The French colonies of Guadeloupe and Martinique were revived by Dutch expertise and money, but the English colony of Barbados was destroyed by sugar.
European settlers grew most of the tobacco in 1640, both free and indentured.
African slaves were three times as many as Europeans by the 1680s.
The wealthiest and most populous of England's American colonies, Barbados exported up to 15,000 tons of sugar a year.
Brazil was the world's principal source of sugar by 1700.
Ten thousand slaves a year arrived from Africa in the first half of the 17th century.
They were destined for Brazil and the mainland Spanish colonies.
The trade averaged twenty thousand slaves in the second half of the century and most of them ended up in the English, French, and Dutch West Indies.
As sugar production increased and the Spanish colony of Cuba became a major importer of slaves, the volume of the Atlantic slave trade tripled.
African slaves are half as expensive.
Poor European men and women were willing to work for little in order to get to the Americas, where they could acquire their own land cheaply at the end of their term of service.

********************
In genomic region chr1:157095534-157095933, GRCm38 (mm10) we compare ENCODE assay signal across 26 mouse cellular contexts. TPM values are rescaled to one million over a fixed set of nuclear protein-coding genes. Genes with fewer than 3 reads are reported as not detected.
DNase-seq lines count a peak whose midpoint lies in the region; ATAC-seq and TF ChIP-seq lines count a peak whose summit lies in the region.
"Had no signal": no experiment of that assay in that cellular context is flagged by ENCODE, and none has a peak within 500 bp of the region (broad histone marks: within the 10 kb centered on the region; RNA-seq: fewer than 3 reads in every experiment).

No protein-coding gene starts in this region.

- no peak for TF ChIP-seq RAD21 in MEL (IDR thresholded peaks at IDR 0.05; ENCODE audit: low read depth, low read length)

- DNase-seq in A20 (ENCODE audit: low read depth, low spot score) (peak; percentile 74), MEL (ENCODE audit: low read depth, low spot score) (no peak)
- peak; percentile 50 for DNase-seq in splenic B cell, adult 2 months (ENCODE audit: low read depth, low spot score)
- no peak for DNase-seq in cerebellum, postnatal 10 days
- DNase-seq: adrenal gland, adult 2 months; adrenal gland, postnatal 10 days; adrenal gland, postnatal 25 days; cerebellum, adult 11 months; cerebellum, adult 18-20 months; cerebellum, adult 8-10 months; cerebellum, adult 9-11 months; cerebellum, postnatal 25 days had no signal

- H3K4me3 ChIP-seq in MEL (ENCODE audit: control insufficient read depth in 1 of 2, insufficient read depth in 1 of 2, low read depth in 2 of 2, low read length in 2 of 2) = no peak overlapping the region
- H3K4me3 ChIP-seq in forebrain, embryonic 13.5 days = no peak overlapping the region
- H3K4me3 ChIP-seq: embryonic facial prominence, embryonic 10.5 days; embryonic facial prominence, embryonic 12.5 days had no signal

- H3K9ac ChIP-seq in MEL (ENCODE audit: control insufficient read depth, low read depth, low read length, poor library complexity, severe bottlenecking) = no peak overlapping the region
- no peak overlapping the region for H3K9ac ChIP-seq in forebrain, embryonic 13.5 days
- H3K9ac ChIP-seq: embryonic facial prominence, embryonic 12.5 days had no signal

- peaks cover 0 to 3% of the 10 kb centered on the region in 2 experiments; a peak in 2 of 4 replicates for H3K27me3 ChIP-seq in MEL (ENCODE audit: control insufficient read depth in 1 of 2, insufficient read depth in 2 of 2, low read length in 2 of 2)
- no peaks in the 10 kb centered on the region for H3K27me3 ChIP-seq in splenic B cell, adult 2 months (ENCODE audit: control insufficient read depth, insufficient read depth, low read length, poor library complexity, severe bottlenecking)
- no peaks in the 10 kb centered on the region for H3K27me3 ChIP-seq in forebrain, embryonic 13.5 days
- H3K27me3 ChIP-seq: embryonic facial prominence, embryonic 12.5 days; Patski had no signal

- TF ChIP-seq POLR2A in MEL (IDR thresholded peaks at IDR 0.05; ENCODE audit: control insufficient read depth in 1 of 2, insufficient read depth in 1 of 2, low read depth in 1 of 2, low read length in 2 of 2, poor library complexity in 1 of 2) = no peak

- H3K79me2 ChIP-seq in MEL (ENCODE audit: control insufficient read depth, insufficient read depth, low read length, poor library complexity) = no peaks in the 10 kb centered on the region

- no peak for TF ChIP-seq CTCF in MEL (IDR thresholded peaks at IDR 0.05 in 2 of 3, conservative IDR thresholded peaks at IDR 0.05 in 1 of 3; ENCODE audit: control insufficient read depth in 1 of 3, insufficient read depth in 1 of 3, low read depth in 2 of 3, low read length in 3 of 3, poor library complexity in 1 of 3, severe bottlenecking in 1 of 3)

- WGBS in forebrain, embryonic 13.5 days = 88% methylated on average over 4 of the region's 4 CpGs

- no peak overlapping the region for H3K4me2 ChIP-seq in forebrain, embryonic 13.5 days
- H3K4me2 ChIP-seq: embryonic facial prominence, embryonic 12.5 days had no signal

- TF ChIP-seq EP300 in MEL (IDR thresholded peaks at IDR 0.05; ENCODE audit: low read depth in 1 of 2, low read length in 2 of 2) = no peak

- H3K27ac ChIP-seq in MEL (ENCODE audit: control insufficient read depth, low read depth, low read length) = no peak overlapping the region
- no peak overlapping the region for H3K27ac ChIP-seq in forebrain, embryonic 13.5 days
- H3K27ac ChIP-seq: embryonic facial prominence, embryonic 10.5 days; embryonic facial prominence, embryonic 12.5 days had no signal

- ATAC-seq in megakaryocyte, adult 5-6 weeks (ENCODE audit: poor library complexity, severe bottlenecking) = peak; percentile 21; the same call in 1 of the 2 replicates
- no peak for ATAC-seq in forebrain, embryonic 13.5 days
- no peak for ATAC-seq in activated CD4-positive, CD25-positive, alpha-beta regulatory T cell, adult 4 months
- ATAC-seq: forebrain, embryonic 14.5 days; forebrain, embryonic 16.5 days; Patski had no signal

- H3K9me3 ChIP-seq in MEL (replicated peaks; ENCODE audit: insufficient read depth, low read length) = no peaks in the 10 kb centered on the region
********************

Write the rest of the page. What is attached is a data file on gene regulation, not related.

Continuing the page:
After the spread of sugar, speculators drove land prices in the West Indies so high that former indentured servants couldn't afford to buy it.
Poor Europeans indentured themselves in Britain's North American colonies, where cheap land was still available.
Caribbean sugar planters switched to slaves because they didn't want to raise wages.
Private investors in England and France helped the West Indian because of rising sugar prices.
The Dutch were more profitable.
The planters switched to favoring large plantations over smaller operations because of the high labor costs.
The flow of indentured laborers was diverted to North America.
France and England expanded their holdings in the Caribbean to find more land for sugar plantations.
The English seized Jamaica from the Spanish in 1655.
Havana, Cuba, was taken in 1762 and held for a year.
Cuba began to switch from tobacco to sugar production by the time the occupation ended.
The western half of Hispaniola was taken over by the French in the 1670s.
The power of the new Atlantic system is demonstrated by the technological, environmental, and social transformation of these island colonies.
The sugar made at the mill in the background was sealed in barrels and loaded on carts that oxen and horses used to go to the beach.
The barrels were taken to the ship that hauled them to Europe.
The painting has only one white person in it, which shows the importance of African labor.